“I do not expect a substantial increase of FDI flows this year because companies still have to re-leverage, demand may not pick up that much and therefore I would not expect a major resumption of growth,” says Mr Sauvant. “However, in the longer term, I would certainly expect that FDI flows will return and grow beyond the previous peak of $2000bn, unless – and this is an important condition – the regulatory environment changes drastically,” he adds.

Tax moves

Some countries – the UK being among the worst offenders – have made greedy corporate tax grabs during the recession and several companies such as McDonald’s, Regus and Informa have moved their headquarters out of the UK to avoid a tax rate of up to 50%. But Mr Fujita does not expect this to happen in most other locales and predicts that only certain industries will be affected.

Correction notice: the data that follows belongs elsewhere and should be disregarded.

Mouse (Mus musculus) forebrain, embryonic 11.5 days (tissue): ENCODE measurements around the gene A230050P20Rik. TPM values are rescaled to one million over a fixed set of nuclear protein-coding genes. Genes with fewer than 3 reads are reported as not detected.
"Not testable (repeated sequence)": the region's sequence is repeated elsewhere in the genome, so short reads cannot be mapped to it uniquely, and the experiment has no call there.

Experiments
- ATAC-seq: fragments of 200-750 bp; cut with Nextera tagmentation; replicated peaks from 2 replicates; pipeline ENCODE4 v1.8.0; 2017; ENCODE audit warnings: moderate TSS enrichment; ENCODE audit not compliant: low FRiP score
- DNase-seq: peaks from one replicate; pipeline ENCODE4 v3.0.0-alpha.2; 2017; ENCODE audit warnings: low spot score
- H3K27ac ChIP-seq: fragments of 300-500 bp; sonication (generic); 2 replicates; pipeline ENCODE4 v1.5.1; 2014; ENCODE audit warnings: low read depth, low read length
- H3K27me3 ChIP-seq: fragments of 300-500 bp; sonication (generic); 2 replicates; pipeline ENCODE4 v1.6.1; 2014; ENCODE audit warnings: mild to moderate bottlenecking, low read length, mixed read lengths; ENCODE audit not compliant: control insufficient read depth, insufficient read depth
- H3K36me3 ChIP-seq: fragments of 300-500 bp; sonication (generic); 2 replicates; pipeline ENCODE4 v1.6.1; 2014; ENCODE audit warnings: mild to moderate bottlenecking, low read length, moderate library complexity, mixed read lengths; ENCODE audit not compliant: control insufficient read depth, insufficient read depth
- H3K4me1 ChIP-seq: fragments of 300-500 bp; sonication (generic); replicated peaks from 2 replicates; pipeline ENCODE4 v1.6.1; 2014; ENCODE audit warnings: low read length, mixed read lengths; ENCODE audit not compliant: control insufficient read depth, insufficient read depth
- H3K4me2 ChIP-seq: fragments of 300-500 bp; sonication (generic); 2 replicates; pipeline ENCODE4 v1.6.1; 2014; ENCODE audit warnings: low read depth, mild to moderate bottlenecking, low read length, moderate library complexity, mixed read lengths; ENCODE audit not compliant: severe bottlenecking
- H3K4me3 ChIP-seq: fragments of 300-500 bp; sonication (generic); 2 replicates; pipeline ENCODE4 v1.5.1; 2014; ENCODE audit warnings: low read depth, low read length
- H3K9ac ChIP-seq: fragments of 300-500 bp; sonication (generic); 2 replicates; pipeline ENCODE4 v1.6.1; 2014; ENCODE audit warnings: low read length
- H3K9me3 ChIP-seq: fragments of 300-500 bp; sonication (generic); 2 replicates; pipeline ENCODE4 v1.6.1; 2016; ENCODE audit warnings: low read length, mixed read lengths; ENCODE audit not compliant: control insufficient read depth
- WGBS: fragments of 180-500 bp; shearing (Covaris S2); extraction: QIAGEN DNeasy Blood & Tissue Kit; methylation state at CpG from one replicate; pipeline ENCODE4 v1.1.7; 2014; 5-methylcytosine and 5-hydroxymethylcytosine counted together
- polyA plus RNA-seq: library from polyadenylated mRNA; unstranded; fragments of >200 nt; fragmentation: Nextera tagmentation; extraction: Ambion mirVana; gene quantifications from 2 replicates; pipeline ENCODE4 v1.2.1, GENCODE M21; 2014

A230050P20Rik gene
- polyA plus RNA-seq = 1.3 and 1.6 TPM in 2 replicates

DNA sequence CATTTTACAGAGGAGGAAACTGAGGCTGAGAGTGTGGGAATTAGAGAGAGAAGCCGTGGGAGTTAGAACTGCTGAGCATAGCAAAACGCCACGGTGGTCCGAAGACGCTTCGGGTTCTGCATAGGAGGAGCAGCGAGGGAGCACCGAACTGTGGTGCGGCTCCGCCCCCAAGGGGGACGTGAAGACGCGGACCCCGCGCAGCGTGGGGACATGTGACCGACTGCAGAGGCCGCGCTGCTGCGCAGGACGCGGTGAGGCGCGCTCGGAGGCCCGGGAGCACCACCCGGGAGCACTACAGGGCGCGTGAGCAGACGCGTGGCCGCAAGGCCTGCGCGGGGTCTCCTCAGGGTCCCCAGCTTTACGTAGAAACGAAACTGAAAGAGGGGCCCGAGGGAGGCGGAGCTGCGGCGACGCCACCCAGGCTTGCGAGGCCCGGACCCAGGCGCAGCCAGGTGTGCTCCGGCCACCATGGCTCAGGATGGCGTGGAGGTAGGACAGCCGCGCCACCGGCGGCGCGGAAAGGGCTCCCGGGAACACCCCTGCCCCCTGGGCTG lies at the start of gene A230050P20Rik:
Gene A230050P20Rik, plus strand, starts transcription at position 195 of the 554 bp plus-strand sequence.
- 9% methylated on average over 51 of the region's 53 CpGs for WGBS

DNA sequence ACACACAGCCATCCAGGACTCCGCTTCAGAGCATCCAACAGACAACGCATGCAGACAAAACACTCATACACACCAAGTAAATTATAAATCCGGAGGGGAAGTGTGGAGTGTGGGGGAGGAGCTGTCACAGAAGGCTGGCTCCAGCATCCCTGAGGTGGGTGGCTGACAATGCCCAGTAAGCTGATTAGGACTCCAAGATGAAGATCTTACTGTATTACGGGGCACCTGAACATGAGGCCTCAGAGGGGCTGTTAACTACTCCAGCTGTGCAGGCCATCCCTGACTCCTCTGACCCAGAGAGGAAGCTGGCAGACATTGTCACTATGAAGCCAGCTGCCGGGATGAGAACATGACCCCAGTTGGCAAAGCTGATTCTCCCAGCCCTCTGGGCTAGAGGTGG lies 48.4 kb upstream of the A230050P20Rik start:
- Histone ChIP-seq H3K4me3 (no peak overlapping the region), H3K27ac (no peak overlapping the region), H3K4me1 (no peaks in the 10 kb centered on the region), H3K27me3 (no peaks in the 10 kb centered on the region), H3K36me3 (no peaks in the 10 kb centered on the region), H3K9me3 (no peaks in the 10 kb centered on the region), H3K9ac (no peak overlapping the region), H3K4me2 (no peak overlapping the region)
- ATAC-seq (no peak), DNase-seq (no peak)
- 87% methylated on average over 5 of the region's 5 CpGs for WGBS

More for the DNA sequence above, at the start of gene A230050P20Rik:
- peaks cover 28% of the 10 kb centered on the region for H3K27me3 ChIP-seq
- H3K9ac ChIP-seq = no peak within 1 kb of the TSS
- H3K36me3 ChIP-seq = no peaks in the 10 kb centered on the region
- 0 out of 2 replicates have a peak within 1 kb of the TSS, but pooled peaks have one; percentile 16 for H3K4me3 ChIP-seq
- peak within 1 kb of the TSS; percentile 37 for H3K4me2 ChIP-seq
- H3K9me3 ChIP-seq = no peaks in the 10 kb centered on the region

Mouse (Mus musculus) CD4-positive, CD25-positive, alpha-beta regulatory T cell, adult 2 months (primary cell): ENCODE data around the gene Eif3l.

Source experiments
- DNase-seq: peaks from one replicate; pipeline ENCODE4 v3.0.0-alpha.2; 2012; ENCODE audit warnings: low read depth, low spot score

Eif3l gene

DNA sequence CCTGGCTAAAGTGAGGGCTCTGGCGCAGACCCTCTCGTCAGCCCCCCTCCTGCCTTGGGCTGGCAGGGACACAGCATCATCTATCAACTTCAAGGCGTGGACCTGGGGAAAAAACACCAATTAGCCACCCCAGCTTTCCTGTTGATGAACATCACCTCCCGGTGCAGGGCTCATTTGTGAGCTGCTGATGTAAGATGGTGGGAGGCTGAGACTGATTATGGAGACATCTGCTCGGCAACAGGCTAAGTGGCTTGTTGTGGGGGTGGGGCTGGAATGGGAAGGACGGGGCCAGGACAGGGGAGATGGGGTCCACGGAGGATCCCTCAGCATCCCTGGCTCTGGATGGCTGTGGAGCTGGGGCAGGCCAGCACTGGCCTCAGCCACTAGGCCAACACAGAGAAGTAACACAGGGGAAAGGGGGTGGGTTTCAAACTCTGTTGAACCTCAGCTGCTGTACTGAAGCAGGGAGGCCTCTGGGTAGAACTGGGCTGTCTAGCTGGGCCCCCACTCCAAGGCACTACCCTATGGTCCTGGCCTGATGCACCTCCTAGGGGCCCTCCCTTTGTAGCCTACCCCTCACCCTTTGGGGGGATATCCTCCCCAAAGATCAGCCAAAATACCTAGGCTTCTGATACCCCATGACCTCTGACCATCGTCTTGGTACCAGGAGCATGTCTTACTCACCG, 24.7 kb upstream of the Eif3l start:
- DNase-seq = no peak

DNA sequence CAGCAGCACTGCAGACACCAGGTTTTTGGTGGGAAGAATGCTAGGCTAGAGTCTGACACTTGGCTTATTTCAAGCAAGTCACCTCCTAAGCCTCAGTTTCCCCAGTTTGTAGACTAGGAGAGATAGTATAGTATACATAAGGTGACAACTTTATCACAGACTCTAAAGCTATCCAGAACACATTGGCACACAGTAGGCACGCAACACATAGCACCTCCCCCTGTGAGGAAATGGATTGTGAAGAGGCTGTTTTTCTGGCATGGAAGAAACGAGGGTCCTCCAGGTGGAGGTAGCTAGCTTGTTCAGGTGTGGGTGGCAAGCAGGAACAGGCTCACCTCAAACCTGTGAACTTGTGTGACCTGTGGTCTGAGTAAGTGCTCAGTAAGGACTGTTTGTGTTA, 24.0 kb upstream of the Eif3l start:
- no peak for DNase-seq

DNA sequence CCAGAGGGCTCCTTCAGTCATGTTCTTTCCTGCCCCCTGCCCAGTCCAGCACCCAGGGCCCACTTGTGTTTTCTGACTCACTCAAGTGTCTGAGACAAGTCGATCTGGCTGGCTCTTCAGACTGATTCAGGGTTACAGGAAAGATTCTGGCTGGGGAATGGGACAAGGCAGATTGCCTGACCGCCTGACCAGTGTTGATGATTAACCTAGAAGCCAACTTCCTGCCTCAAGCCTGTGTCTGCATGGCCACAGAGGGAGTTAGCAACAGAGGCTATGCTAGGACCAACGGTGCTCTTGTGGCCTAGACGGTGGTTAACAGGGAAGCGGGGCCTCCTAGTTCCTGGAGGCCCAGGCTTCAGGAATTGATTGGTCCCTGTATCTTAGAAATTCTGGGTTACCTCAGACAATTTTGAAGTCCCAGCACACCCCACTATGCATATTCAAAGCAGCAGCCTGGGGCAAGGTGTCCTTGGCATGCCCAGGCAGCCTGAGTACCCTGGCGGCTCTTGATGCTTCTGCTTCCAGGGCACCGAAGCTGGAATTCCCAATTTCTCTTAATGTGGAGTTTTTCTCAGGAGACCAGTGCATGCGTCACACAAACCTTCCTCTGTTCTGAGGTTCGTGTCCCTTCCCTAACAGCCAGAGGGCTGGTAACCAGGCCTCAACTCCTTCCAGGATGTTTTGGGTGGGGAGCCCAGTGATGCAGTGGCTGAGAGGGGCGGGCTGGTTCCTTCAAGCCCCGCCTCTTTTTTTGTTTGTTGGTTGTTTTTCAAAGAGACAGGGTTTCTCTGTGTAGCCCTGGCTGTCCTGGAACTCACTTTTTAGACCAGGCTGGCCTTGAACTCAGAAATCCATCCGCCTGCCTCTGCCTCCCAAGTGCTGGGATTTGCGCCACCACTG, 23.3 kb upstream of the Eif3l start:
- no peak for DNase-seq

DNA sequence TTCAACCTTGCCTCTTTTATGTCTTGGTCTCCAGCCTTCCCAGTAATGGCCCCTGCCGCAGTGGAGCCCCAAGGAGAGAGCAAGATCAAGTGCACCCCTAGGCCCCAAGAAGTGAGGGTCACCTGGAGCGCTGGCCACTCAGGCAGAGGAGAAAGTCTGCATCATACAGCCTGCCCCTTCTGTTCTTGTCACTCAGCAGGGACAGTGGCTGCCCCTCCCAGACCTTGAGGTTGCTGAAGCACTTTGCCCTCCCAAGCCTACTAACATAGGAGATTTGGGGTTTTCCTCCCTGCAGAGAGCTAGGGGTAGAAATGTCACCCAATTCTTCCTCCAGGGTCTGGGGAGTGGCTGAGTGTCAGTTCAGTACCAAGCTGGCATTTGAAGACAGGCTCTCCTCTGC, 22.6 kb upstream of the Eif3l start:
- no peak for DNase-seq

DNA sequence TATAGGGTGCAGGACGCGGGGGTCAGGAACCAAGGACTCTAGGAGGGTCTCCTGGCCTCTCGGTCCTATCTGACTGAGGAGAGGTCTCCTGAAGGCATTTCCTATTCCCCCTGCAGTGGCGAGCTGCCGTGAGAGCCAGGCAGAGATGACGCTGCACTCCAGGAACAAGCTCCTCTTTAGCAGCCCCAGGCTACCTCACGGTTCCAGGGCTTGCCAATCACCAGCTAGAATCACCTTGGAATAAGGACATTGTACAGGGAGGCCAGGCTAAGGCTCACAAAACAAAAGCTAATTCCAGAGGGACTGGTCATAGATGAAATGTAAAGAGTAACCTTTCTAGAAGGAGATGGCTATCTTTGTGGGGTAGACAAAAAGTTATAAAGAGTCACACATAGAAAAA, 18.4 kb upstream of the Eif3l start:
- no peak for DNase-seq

“For certain sectors, some companies are quite reactive – such as financial companies, which are relatively easy to relocate – compared with something like a manufacturing company, where once established it is hard to move,” he says. “Most countries have a very low tax rate, therefore I do not think there is much overall tax differential so it will not affect most companies.” A trend which may continue after the recession is the consolidation of companies through such factors as outsourcing, which will help sectors such as business process outsourcing to grow. Foreign investments could even prove to be part of the solution to the crisis.

“It is encouraging that FDI flows are less volatile when compared to other investment flows, which is important because it stabilises a bit even if it declines,” says Mr Sauvant. “And general investment, including FDI, contributes to a resumption of growth and that is something which I think countries are aware of.”